Thursday, 10 July 2014

Ramble FX Marvel Drive

Request, thanks to PedalBlotter for his hard graft in tracing the circuit.  This is a bit of an awkward circuit to try to find a good middle point to do it on two levels (like my Muff layouts) and have an even spread of components on the board, so I've just done it in a long single row.  At 25 x 10 it will still easily fit in a 1590B rotated 90 degrees with lots of space at the sides :o) but I've also included a vertical layout for those who would prefer to build it that way.

Info about the original:

Great for AC/DC, Led Zeppelin, Hendrix and more!

From the KRRR-ANG of the high strings to the growl of the low strings, Marvel Drive delivers all of the tone that made the Marshall™ plexi legendary.

Topped with a genuine plexi faceplate, the Marvel Drive uses 4 separate JFET gain stages to create the ultimate in touch sensative, dynamic distortion. Each stage contributes to the harmonics and distortion in much the same way each tube does in an amplifier.

A well known secret to great tone out of the vintage, 4 input Marshall™ amps is to use a patch cable to connect 2 of the inputs together. When this is done, the HIGH TREBLE and the NORMAL volumes can be blended together for the perfect crunchy combination.

That is what Marvel Drive recreates. Marvel Drive uses 2 JFET gain stages in parallel, one with a bright and throaty scream, and one that brings the thump of a full stack. This configuration delivers a powerful way to get the perfect setting.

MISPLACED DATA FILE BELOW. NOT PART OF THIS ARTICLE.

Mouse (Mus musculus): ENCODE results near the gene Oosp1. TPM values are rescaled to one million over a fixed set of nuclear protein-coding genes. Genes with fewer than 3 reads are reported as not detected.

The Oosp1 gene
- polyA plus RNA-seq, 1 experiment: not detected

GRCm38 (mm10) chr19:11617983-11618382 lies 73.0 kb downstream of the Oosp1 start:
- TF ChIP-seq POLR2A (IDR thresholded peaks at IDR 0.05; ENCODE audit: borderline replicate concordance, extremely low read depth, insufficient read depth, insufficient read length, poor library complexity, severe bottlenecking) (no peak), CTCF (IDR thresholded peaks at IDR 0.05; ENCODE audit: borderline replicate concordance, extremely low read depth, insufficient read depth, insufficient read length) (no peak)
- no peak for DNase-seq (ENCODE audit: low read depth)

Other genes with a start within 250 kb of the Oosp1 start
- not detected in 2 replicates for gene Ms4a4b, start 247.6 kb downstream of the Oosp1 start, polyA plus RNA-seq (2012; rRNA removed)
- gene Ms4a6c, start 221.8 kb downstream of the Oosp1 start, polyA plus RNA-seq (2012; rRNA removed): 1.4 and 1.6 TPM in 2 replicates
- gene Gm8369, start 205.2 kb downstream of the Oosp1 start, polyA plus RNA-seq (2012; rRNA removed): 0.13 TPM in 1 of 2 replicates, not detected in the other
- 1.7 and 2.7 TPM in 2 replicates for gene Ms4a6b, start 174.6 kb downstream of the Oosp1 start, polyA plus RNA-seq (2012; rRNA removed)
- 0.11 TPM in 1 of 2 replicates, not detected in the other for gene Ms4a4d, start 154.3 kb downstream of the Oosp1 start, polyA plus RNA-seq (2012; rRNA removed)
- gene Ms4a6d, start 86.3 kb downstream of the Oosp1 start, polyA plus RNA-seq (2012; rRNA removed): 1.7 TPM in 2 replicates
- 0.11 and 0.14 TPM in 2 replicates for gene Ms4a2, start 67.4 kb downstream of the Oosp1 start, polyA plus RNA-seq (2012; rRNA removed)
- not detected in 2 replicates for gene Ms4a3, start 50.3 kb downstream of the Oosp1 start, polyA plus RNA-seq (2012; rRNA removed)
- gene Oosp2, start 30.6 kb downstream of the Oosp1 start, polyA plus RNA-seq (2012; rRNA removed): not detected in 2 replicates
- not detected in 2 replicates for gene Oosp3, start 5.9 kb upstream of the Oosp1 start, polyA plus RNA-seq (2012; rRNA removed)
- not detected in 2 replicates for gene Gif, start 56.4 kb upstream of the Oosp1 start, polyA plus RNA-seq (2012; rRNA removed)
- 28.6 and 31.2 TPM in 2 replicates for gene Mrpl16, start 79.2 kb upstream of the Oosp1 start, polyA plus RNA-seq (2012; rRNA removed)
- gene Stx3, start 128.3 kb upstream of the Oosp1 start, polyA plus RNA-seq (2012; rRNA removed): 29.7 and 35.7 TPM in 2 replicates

Wednesday, 9 July 2014

Rub-a-Dub Reverb

And the standard version using the more widely available and cheaper BTDR2 bricks.  This is set to be around unity but if you want a boost then experiment with the 12K resistor.  18K will give you a slight boost.

Tuesday, 8 July 2014

Rub-a-Dub Reverb Deluxe

Request.  This is a 1776 Effects project with more info available here.  Check out their other projects and PCBs available at their store:

The Rub-a-Dub Deluxe utilizes the new Accutronics BTDR-3H. The
BTDR-3H allows the reverb decay to be adjustable. In addition, the
Rub-a-Dub Deluxe also adds a tone control (based on Culturejam’s
Box of Hall) and a trim pot to allow for a volume boost or cut.

Sunday, 6 July 2014

Diamante Compressor